Over the past couple of years, I have devoted
several columns to the various kinds of segmented worms found
in reef aquaria. The bodies of these worms are composed of
repeated body units which are generally manifested on the
outside of the worm as a series of rings or annuli. The name
that scientists give this great group of worms is the Phylum
Annelida, recognizing that the "annuli" or segments
are the worm's major visible characteristic. Most annelids
found in reef tanks are polychaetes, known to most aquarists
as "bristle worms." These worms have a couple of
other notable visible characteristics such as the presence
of appendages off each side of the segments and tentacles
from the head or other regions of the body. These annelids
are often large and evident, and numerous species of them
thrive in aquaria. After looking into their tanks when the
"clean up crew" of bristle worms is active and visible,
reef aquarists might be forgiven for thinking all worms likely
to be found in their systems are annelids. However, upon reflection
most aquarists would also count flatworms among the wormy
denizens of their systems. These two types of worms are commonly
the basis for much discussion amongst aquarists, as they are
generally foreign to the average hobbyist. Nonetheless, they
are common inhabitants of marine aquaria, as eventually most
hobbyists come to realize.
Recently, however, a third variety of worm
has occasionally been found
in reef aquaria. These worms are moderately large, up
to several inches in length. Unlike the annelids, they don't
have segments, and they have no visible appendages such as
tentacles or the small paddle-like parapodia off the sides.
While these worms appear in some cases to look a lot like
flatworms, they aren't flat. They are decidedly "meaty"
and have some real depth to their length and width. And, unlike
most free-living flatworms, they may be quite large; in nature
some of them reach lengths well over 100 feet long. These
are the ribbon worms. Unlike a lot of the other worms as well,
many of them are strikingly beautifully colored, and well
worth keeping if we get the chance.
What's in a Name?
Ribbon worms are placed by taxonomists
in a group that goes by several names. The group is most commonly
referred to as the Phylum Nemertea, but it may also be called
the Phylum Nermertinea, the Phylum Nemertini or, alternatively,
the Phylum Rhynchocoela. All of these names refer to exactly
the same group of animals, and simply represent the names
given to that group by different researchers at different
times or in different countries. It is probably worth using
this example to illustrate the arbitrary nature of taxonomy
and the study of animals. Within any large scientific discipline,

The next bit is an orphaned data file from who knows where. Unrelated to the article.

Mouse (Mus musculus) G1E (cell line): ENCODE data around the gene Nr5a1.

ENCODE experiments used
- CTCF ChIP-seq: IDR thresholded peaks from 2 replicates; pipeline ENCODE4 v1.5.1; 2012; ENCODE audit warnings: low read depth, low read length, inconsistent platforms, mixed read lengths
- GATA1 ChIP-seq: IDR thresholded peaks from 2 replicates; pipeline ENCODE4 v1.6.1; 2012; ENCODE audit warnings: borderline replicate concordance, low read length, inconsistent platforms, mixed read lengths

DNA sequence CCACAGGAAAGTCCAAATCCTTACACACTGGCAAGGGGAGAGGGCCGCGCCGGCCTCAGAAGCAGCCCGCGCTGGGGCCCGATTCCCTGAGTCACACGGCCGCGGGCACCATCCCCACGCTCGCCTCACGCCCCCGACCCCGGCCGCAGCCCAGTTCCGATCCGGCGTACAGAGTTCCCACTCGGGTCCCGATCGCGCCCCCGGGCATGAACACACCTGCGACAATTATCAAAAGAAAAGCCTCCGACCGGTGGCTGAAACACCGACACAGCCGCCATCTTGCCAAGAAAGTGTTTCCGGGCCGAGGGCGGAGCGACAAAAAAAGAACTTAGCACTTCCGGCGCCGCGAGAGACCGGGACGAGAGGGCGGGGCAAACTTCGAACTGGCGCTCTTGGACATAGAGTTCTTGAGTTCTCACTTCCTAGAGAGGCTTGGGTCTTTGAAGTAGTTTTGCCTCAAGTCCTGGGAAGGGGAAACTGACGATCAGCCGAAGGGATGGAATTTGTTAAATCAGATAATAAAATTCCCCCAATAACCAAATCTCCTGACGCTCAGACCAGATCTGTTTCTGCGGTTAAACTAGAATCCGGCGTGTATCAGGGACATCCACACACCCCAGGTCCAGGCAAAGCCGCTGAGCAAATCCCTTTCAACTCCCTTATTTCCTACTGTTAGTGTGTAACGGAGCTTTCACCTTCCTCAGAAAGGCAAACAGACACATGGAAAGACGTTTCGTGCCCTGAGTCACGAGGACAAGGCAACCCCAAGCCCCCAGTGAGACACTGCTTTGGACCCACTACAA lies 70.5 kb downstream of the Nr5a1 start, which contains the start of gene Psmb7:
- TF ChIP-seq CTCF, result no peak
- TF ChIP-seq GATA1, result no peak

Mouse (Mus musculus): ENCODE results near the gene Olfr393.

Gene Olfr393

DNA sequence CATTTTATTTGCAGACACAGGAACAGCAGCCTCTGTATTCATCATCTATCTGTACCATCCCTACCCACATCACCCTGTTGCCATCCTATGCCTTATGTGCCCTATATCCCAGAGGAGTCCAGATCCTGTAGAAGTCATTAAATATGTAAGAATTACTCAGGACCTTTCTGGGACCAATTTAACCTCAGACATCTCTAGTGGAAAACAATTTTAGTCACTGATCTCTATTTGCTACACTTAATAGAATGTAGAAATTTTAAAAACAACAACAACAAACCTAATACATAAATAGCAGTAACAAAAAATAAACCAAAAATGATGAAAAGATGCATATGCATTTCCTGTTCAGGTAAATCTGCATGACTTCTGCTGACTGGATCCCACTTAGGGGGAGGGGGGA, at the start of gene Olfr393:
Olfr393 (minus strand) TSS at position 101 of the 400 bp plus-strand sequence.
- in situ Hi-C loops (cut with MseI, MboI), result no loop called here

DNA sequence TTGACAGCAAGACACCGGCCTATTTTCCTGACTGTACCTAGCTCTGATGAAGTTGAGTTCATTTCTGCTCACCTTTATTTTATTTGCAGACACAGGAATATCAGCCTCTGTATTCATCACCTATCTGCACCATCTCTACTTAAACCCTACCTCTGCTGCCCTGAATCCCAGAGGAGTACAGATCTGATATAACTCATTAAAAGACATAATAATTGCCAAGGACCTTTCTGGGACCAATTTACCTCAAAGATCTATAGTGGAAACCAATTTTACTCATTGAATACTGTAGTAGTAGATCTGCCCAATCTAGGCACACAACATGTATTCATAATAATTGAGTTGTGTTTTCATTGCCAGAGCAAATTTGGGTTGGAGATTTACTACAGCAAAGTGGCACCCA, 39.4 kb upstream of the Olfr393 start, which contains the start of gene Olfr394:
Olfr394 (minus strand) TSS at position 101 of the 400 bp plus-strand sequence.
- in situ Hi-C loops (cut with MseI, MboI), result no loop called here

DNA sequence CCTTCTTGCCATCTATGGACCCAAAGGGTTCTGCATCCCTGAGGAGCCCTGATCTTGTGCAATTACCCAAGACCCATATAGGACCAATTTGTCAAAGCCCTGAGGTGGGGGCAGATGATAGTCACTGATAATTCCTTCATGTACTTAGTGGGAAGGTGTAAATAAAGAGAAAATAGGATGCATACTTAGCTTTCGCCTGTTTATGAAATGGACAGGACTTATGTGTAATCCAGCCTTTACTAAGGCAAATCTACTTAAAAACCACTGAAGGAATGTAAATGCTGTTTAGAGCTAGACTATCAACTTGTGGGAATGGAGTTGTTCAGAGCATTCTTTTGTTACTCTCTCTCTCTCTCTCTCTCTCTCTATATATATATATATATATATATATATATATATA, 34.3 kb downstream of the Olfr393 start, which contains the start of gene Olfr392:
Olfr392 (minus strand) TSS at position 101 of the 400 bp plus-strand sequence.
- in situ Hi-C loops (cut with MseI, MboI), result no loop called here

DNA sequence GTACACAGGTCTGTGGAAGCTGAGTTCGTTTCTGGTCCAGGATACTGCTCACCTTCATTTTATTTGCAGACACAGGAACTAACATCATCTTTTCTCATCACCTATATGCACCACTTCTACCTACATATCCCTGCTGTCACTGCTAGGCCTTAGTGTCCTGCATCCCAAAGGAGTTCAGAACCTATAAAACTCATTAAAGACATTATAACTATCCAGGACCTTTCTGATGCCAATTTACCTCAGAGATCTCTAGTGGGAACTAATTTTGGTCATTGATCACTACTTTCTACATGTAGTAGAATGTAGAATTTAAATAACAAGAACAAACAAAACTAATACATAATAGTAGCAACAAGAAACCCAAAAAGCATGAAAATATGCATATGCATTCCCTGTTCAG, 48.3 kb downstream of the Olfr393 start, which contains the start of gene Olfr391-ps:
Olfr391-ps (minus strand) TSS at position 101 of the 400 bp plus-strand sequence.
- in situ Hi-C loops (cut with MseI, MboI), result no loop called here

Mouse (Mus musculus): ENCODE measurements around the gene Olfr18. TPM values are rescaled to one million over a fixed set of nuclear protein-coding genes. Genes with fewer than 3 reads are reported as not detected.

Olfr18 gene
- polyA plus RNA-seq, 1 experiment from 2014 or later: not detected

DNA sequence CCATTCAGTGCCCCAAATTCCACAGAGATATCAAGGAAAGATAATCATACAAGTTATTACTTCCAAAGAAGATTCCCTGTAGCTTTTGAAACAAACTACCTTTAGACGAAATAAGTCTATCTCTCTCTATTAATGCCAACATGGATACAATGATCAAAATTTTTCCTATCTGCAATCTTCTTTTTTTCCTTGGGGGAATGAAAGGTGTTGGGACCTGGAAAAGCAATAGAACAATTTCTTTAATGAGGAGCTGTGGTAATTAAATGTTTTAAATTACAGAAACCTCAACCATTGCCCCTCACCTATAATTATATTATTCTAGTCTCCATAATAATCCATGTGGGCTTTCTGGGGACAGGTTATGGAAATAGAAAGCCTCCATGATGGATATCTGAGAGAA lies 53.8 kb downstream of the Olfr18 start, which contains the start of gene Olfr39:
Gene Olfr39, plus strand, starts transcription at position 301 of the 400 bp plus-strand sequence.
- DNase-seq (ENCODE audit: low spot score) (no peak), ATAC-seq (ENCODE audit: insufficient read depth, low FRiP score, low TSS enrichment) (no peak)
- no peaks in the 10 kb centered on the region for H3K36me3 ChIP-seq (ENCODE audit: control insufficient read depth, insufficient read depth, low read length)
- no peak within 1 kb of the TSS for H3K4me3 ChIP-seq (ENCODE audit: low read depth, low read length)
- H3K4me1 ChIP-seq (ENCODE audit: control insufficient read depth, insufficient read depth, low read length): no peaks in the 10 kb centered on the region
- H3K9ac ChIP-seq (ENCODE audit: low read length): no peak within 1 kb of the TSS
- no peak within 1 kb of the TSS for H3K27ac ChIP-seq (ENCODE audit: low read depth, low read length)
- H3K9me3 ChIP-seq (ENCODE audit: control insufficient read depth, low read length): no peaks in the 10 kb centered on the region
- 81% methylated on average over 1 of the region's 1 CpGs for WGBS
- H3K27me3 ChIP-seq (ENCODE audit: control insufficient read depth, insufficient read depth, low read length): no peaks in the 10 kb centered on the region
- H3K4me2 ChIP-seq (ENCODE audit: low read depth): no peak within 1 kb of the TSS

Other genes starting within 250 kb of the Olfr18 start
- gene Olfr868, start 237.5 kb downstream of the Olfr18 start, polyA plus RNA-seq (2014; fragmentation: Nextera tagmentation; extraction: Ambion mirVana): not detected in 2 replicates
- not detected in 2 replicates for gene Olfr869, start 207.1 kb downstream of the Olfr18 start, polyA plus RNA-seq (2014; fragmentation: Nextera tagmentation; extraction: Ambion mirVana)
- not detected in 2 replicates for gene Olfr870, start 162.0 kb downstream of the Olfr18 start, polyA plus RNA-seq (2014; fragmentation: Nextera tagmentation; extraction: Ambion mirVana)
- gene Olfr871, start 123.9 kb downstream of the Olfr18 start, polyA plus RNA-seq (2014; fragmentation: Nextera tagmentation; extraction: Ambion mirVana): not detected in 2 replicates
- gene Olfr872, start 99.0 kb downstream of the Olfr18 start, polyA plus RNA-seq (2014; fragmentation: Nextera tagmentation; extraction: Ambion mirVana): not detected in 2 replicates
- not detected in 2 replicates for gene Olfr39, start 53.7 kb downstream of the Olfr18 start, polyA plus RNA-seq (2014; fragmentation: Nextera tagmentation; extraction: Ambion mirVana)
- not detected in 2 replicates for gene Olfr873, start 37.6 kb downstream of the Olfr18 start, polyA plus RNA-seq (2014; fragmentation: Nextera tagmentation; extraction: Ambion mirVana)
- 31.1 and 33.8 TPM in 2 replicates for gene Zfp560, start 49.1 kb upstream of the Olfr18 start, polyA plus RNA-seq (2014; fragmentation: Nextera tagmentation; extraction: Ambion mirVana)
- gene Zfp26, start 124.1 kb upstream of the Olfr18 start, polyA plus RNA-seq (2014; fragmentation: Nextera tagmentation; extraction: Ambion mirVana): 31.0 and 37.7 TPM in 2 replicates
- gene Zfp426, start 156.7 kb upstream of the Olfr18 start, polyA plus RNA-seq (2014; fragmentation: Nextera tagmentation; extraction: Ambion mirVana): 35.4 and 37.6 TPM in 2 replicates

there are differences of opinion, and methodology. For example,
the scientific discipline that most American reef aquarists
would recognize as "marine ecology" really doesn't
exist within the same framework in Russia. While the science
of marine ecology is present in Russia, the way in which it
is studied and concepts emphasized as important differ significantly
from what is studied, or even conceived of, in the United
States. Likewise, taxonomy differs from place to place. In
the middle part of the twentieth century, the American invertebrate
zoologists and taxonomists who studied ribbon worms considered
the worms' characteristic extensible prey-capturing proboscis,
called a rhyncocoele, as the most important defining structural
feature of the group. In use, the ribbon worm's proboscis
projects in front of the worm rather like an elephant's trunk
or proboscis. To emphasize that this notable feature had a
contained space or cavity within it, some American invertebrate
zoologists coined the term, "Rhynchocoela;" rhynchocoela
literally means "cavity in the nose, or beak." These
biologists then began to refer to the ribbon worms by that
name. However, most other invertebrate zoologists kept referring
to the group by its earlier name of Nemertea; a name derived
from the name of the ancient Greek Sea Nymph or Nereid, known
as Nemertes, "the unerring one." This was also an
appropriate name for these worms in that the proboscis is
unerring and always spears or grabs the prey. The name "Rhynchocoela"
was used extensively in the United States and Canada until
the 1970s when it began to fall out of fashion, nonetheless,
it is still occasionally used. Presently, the older name of
Nemertea is far more commonly used. In any event, should the
reader become interested in this group, information about
them will be found under all of the names listed above.
Shapes, Sizes, Structures and Functions
Ribbon worms don't have any manifestation
of segmentation. Unlike the annelids, the body is smooth.
They also lack appendages or any other permanent projections
from the body. The body is often brightly colored, and there
are often small dark eyespots found near the front end. On
careful examination, a pair of grooves is sometimes found
just behind the head, and the animal will be seen to have
either one or two openings at the front end, and one opening
at the rear end. They are typically long and thin, about the
length and width of some ribbons, hence giving the group their
common name. However, they are not flat like either ribbons
or flat worms. The bodies are typically circular or elliptical
in cross section. They really have only one claim to zoological
fame. Some species of nemerteans may well be the longest of
all animals. Nemerteans longer than 30 feet long are surprisingly
common, and some have been measured at well over 100 feet
in length. There is a nemertean story, probably apocryphal,
about the eminent late nineteenth and early twentieth century